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...that discussion on Mrs, Ms, Miss

(9 Posts)
Itwasthenandstillis Tue 17-Jan-17 07:27:49

I was thinking about this more and wondered whey other European countries don't distinguish between married and unmarried women with their title. It seems that in the UK/English speaking world it is also a fairly 'new' thing. Mrs historically didn't mean married - it indicated a woman with some kind of status.

It really is time that the assumed meaning of titles of women changed.

FizzBombBathTime Tue 17-Jan-17 07:31:04

In the UK Mrs just means married. I don't think anyone uses it as a status thing. (Do they?!)

Itwasthenandstillis Tue 17-Jan-17 07:44:35

No, not anymore they don't, but, according to the article, the history of it wasn't to indicate a woman was married. It would be interesting to know when and what the reason was that it started to be used to indicate that a woman is married.

Xenophile Tue 17-Jan-17 07:53:14

No, but marriage has always conferred status to women. Perhaps not universally now as before, but a woman who's title is Miss or Ms who has children still have people raising their eyebrows at them and it's still completely normal to start a conversation with a married stranger by asking what her husband does for a living.

Didactylos Tue 17-Jan-17 13:22:45

was thinking the novel Pamela
her coworkers universally refer to the titular heroine as 'Mrs Andrews' despite the fact of her being unmarried (pretty much the point of the book) as a means of the respect they accord her (due, one presumes to her much lauded Virtue) which seemed to be the style at the time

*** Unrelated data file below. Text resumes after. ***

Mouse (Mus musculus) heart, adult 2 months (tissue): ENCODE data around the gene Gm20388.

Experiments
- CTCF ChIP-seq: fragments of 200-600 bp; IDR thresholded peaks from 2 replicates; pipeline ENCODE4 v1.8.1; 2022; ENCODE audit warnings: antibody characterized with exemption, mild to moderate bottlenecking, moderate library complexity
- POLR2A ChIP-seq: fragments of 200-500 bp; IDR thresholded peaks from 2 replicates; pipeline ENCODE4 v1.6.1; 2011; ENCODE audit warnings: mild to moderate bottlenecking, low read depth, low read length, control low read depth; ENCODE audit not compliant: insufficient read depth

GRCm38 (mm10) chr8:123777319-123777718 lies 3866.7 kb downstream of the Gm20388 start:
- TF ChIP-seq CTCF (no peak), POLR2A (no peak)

venusinscorpio Tue 17-Jan-17 15:00:55

Really interesting article, thanks OP for posting.

venusinscorpio Tue 17-Jan-17 15:01:45

But Clarissa is "Miss Clarissa Harlowe" to all.

Didactylos Wed 18-Jan-17 07:17:22

In Pamela was it a class thing - her peers and other servants used the title while obviously the dastardly Mr B did not. Clearly using the phrase Mistress Pamela would have been a bit apposite for the novel
Miss Clarissa - higher/upwardly mobile class, initially advertising her marriagability? and then of course events/her seduction reduce the esteem she is held in?
Totally off topic (but I guess a good example of how these titles are used to express the values of the patriarchy?)

notuniqueenough Wed 18-Jan-17 21:30:29

Other countries might not have the titles Miss, Mrs or Ms. But some countries have different endings to surnames which showed marital status. In fact, I once worked with a girl from Lithuania where she had said the law had recently changed which said that a woman didn't need to disclose the "ending" of her surname as it would show her marital status and could lead to discrimination

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